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Frasera umpquaensis
UMPQUA GREEN-GENTIAN

Higher Taxonomy
Family: GentianaceaeView DescriptionDichotomous Key

Common Name: GENTIAN FAMILY
Habit: Annual to perennial herb [to trees]. Stem: decumbent to erect, < 2 m, simple or branched. Leaf: simple, cauline, sometimes also basal, opposite or whorled, entire, sessile or basal +- petioled; stipules 0. Flower: bisexual, radial, parts in 4s or 5s except pistil 1; sepals fused, persistent; petals fused, +- persistent, sinus between lobes often unappendaged; stamens epipetalous, alternate corolla lobes; ovary superior, chamber 1, placentas parietal, often intruding, stigmas 1--2. Fruit: capsule, 2-valved. Seed: many.
Genera In Family: +- 90 genera, 1800 species: worldwide; some cultivated (Eustoma, Exacum, Gentiana). Note: Gentianella tenella moved to Comastoma. Key to genera revised by Bruce G. Baldwin.
eFlora Treatment Author: James S. Pringle, except as noted
Scientific Editor: Thomas J. Rosatti.
Genus: FraseraView DescriptionDichotomous Key

Habit: Perennial herb (non-flowering rosettes preceding flower-stems, plants dying after flowering in Frasera albomarginata, Frasera parryi, Frasera puberulenta, Frasera speciosa, and Frasera umpquaensis; non-flowering rosettes appearing with flower-stems in others). Leaf: basal +- petioled; cauline opposite or whorled, < basal, base often fused-sheathing. Inflorescence: cyme or panicle of dense clusters. Flower: parts in 4s; calyx fused near base, lobes lanceolate; corolla rotate (bell-shaped), lobes >> tube, ridge between stamens fringed or scaled or 0, nectary pits prominent, 1(2) per lobe, margins of openings variously fringed; ovary sessile, style long and well differentiated or short and poorly differentiated, persistent, entire, stigmas 2.
Species In Genus: +- 15 species: temperate North America. Etymology: (J. Fraser, Scottish collector of North America pls, 1750--1811)
eFlora Treatment Author: Bruce G. Baldwin

Frasera umpquaensis M. Peck & Applegate
NATIVE
Habit: Plant 3--14 dm, glabrous. Stem: 1. Leaf: basal 15--30 cm, 3--10 cm wide, spoon-shaped to obovate, tips acute; cauline wide-elliptic, tips acuminate, proximal whorled, distal often opposite, proximal to mid-stem leaves not white-margined. Inflorescence: dense, interrupted below or not; pedicels 2--10 mm. Flower: calyx 8--12 mm; corolla 8--12 mm, pale yellow-green, blue-tinged or not, lobes elliptic-ovate, obtuse to acute, ridge between stamens long-fringed, nectary pit 1 per lobe, round.
Ecology: Mtn meadows; Elevation: 1700--1900 m. Bioregional Distribution: KR; Distribution Outside California: southwestern Oregon. Flowering Time: Jul--Aug Note: Treated as a synonym of Swertia fastigiata Pursh [Frasera fastigiata (Pursh) A. Heller] in TJM (1993).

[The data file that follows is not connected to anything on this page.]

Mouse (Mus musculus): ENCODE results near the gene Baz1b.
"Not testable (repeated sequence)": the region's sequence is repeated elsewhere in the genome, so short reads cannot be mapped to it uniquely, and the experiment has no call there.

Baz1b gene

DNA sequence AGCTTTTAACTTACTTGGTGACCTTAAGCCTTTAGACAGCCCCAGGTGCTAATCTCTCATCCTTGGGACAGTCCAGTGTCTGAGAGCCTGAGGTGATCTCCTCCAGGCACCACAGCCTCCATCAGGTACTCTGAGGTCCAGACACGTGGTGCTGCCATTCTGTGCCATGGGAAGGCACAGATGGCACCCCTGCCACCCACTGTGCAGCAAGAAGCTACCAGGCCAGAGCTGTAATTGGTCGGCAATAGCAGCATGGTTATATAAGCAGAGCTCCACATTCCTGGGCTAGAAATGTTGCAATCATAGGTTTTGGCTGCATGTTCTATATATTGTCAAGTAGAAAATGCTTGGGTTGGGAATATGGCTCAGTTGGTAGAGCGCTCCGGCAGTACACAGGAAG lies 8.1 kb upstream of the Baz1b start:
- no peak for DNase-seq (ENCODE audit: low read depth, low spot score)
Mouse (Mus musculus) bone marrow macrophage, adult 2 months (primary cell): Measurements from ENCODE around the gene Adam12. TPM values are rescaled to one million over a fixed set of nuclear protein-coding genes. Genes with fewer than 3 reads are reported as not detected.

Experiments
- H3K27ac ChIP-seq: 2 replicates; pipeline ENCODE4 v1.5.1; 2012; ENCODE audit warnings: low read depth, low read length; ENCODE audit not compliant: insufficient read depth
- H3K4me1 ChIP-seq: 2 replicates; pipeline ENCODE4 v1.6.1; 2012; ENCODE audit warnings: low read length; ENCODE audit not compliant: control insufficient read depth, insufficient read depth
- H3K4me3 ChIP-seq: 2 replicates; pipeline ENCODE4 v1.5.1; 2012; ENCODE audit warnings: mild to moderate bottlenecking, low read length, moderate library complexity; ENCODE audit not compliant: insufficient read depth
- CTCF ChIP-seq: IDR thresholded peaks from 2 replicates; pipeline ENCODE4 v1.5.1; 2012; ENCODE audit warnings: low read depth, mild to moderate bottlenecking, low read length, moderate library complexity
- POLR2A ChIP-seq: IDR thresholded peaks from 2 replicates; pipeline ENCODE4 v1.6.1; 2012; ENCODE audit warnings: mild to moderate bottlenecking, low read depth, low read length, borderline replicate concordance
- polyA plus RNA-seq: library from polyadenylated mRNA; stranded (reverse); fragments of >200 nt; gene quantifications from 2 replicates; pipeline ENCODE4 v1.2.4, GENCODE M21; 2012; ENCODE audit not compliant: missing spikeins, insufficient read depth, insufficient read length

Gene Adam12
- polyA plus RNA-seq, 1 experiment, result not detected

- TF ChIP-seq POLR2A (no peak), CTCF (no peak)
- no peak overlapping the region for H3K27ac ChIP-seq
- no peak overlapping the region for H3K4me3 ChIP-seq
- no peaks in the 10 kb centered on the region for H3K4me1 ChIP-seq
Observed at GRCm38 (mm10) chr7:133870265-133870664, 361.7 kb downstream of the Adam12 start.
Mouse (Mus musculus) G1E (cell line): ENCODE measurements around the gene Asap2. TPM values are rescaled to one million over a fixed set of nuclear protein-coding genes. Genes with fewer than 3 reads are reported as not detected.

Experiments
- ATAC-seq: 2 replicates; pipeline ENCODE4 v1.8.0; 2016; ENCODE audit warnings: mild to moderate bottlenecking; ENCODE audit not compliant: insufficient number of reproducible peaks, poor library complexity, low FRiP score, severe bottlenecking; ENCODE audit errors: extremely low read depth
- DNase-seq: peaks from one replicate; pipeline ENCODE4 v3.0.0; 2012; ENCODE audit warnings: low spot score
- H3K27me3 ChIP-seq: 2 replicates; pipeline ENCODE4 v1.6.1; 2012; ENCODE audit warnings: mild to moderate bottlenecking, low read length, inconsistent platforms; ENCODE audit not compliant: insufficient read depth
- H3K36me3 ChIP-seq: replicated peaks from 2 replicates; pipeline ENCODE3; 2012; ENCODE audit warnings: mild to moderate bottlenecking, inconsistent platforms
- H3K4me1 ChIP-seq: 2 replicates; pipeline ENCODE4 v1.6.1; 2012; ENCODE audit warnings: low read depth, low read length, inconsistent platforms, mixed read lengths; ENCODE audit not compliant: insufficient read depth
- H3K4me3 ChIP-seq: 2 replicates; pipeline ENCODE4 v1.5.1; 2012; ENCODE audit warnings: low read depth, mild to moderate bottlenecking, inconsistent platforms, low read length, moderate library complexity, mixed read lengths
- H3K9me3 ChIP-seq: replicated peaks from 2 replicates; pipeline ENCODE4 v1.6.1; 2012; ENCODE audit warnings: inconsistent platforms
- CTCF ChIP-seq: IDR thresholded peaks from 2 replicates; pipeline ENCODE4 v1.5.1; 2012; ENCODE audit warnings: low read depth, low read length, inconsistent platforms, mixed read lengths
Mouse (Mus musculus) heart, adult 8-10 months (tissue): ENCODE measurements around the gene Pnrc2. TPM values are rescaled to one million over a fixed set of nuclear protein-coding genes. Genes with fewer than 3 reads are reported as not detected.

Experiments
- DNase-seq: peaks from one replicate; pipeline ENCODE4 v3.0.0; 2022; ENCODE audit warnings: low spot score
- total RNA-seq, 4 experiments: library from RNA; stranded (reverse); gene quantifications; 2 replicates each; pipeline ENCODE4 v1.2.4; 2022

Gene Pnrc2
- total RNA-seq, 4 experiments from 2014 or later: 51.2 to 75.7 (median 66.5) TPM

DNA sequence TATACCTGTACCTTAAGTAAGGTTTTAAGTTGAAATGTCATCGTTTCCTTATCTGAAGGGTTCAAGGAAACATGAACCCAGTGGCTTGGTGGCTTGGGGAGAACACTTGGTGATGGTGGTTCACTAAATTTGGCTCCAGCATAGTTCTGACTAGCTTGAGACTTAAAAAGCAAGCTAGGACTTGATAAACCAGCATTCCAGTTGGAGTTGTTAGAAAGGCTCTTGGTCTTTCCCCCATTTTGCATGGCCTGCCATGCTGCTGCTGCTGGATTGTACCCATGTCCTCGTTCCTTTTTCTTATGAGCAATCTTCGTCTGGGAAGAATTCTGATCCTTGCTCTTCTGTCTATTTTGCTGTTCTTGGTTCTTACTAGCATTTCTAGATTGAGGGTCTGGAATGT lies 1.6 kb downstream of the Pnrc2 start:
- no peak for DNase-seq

Synonyms: Swertia umpquaensis (M. Peck & Applegate) H. St. John
eFlora Treatment Author: Bruce G. Baldwin
Jepson Online Interchange
Listed on CNPS Rare Plant Inventory

Previous taxon: Frasera tubulosa
Next taxon: Gentiana

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botanical illustration including Frasera umpquaensis

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Citation for this treatment: Bruce G. Baldwin 2016. Frasera umpquaensis, in Jepson Flora Project (eds.) Jepson eFlora, http://ucjeps.berkeley.edu/cgi-bin/get_IJM.pl?tid=26080, accessed on May 05, 2016.

Citation for the whole project: Jepson Flora Project (eds.) 2016. Jepson eFlora, http://ucjeps.berkeley.edu/IJM.html, accessed on May 05, 2016.


Geographic subdivisions for Frasera umpquaensis:
KR;
Markers link to CCH specimen records. If the markers are obscured, reload the page [or change window size and reload]. Yellow markers indicate records that may provide evidence for eFlora range revision or may have georeferencing or identification issues.
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map of distribution 1
(Note: any qualifiers in the taxon distribution description, such as 'northern', 'southern', 'adjacent' etc., are not reflected in the map above, and in some cases indication of a taxon in a subdivision is based on a single collection or author-verified occurence).

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Data provided by the participants of the Consortium of California Herbaria.
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CCH collections by month

Duplicates counted once; synonyms included.
Species do not include records of infraspecific taxa.
Blue line denotes eFlora flowering time.